At the age of 22, I travelled to those regions of the world that I had read about, and heard about since childhood; how strange and novel their ways of life were! That included the people of Pacific Islands, extreme north and extreme south of India, the inhabitants of thick African jungles and gypsies from Alaska to Siberia.
I had been reading that somewhere women fought the wars. Not with their mouth, but with arms, legs and weapons. I used to fantasise about their men sitting at home and waiting for their women’s return in the evenings.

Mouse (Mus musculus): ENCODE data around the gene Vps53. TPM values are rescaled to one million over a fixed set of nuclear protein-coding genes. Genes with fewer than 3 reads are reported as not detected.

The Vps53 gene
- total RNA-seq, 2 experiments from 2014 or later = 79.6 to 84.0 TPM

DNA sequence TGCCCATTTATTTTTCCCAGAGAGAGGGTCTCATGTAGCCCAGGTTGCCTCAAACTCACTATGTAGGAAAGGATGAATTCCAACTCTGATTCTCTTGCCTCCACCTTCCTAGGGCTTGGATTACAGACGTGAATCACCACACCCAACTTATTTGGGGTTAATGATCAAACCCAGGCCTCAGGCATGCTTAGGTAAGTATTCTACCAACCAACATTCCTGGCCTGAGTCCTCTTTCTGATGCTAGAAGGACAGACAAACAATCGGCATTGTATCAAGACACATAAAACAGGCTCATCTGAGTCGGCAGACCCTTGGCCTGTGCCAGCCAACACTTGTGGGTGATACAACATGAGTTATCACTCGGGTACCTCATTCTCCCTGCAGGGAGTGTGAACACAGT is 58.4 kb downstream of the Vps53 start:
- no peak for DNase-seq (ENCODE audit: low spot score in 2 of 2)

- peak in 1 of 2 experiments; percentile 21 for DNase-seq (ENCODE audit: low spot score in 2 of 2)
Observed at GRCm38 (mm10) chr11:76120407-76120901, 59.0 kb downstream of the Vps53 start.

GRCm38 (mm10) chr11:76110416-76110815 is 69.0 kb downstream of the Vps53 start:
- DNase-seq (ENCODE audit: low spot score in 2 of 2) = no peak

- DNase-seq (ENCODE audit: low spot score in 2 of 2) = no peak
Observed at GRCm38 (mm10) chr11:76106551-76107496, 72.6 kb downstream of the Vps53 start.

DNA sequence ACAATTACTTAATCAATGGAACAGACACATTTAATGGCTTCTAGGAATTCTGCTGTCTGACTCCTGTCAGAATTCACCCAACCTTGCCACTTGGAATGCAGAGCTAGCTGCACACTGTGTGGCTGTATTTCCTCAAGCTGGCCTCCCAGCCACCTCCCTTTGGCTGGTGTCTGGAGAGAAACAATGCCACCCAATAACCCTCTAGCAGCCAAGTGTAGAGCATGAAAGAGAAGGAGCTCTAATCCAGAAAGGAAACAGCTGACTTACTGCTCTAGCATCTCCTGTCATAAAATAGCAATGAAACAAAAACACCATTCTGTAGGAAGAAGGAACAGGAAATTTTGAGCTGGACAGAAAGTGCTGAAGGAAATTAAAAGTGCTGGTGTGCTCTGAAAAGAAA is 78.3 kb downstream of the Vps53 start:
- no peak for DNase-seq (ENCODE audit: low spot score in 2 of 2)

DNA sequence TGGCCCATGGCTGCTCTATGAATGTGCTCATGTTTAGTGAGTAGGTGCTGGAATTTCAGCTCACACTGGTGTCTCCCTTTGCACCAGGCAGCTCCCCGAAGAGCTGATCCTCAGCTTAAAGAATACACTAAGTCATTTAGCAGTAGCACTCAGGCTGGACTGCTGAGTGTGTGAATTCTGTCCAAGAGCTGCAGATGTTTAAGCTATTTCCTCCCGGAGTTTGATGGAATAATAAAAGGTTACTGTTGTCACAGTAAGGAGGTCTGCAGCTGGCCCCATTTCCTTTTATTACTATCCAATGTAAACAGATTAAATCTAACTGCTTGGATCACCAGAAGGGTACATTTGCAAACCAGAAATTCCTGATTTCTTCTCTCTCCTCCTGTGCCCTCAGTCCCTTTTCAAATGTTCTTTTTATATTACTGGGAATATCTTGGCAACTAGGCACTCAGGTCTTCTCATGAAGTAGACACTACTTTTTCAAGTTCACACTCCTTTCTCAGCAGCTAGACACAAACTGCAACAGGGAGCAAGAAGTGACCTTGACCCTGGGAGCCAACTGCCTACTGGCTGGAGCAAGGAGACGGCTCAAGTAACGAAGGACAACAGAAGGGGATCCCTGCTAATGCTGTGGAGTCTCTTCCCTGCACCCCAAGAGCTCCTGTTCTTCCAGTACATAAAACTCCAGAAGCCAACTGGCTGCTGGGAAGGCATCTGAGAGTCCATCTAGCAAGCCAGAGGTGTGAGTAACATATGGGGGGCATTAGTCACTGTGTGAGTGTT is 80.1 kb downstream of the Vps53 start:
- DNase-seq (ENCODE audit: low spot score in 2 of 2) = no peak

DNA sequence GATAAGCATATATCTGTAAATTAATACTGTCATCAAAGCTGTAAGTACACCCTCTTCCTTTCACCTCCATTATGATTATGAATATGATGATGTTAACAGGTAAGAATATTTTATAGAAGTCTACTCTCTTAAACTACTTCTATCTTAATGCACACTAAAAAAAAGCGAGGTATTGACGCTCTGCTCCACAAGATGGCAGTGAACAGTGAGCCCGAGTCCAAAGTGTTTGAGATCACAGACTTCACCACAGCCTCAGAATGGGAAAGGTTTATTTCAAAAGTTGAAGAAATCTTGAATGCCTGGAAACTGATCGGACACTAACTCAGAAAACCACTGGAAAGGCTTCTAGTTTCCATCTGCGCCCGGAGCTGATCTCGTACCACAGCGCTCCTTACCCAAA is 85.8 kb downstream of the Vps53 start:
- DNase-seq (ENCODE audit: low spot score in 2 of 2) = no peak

Margaret Mead and her team, after devoting a lifetime in those islands, discovered that where women were the warriors, men took care of the children; to what extent? That was not clear.
In some places, the families consumed the body of their dead, in others vultures and jackals did. The head of the family among Eskimos transferred near-death loved ones to a custom-made igloo at a distance, constructed with large ice blocks replicating the original house of the dying. A furry animal skin served as the deathbed. The entrance to the igloo would then be sealed and everyone returned to his or her home. They would come back on a particular day, when they were confident that the dying was dead. Just to make sure.